Where Are the WebQuests?
If you are like many teachers, you are searching for ways to incorporate the vast power of the internet into your classroom.You want to offer your students solid experiential learning activities that tap into the higher order thinking skills from the upper levels of Bloom’s Taxonomy. Project-based learning is the educational wave of the day!
Jump on the bandwagon by using webquests with your class. Webquests typically are group projects that set up a task to be completed using online and print resources. The final product often includes a webpage built by students to show what they have discovered and learned. You can create your own webquest, or you can find examples that have been posted by experienced webquest designers and other teachers. A quick search of the internet will yield thousands of links, so teachers need to develop a system to evaluate the quality of the webquests they find.
Judging Webquest Quality
Like most content from the internet (and even from print!), quality of webquests can vary dramatically. Even high quality webquests also must match the needs and circumstances of your classroom, too. The first criterion for a webquest, then, is that it match with your students, curriculum and circumstances. Choose resources designed for your grade level, that match your students’ level of internet experience, and that cover topics related to your curriculum. The best webquests are interdisciplinary in nature, so you might be able to find examples that could be joint projects across several curricular areas.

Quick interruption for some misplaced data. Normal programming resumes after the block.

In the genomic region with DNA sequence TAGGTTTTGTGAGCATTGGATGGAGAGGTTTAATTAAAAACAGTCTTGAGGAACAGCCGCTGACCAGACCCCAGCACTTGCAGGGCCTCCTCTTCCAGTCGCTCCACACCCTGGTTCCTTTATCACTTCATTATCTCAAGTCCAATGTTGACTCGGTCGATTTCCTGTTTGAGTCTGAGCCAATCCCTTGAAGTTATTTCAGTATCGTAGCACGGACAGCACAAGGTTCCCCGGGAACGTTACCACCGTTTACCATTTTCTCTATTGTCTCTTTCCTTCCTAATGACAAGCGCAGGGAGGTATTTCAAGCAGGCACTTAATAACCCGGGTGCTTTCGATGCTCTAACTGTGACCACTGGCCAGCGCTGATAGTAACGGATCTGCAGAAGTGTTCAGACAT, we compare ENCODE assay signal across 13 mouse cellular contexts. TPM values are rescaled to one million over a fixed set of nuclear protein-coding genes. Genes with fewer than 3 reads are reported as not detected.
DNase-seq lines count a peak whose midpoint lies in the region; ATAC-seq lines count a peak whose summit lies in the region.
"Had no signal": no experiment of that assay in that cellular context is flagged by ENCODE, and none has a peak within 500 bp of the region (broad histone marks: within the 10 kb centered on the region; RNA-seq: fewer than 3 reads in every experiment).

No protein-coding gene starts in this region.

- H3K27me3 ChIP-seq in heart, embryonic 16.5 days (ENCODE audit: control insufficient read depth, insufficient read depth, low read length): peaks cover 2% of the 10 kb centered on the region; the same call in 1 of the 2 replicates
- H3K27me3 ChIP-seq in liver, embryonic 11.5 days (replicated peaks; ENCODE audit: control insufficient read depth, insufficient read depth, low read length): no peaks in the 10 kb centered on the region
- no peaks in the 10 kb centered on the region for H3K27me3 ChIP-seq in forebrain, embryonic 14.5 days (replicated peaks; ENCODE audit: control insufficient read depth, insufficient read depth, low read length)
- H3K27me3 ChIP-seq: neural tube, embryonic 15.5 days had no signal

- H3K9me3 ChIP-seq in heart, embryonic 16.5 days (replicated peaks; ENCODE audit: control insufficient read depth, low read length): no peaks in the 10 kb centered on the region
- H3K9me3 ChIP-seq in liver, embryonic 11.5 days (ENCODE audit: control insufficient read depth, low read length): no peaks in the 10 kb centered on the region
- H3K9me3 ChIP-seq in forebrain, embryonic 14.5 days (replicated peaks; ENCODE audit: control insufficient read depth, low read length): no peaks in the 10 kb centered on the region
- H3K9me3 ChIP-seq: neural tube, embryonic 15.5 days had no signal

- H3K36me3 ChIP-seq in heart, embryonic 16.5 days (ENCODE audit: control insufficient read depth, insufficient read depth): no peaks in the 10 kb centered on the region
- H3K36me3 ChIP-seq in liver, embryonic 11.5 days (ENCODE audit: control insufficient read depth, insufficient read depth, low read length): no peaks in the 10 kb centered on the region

Secondly, webquests should have clear assignment and directions sections. They should have well-written rubrics to use in evaluating the final product(s). All links, web references, and required printed materials need to be current and readily available.
A good webquest moves students beyond the lowest levels of learning (rote memorization and regurgitation of simple facts) and into analysis, critique, evaluation and synthesis. It should challenge your students at a number of levels so that all can participate and benefit, from struggling students who need more academic assistance to talented students who need wider and deeper challenges.
Finally, the webquest needs to have a realistic and relevant end product. Preferably, it offers a range of evaluation projects that allow students to respond in ways most suited to their particular combination of strengths and skills. Need some further guidance? Check out Webquest 101.
Sources for Webquests
Many schools and colleges have collections of webquests available for free online. Museums are another likely source to check for ready-made webquests. Use your favorite search engine and type in your preferred grade level, subject area, and key words related to your desired topic. You will find a wealth of suggestions to choose from!
Large collections of ready-made webquests can also be found at the following sites:
Be sure to evaluate the webquests that you find online for appropriateness and quality by looking at the entire program and trying activities yourself. Once you find suitable webquests, you might want to bookmark the source so that you can find additional materials. Have fun exploring this great new learning tool!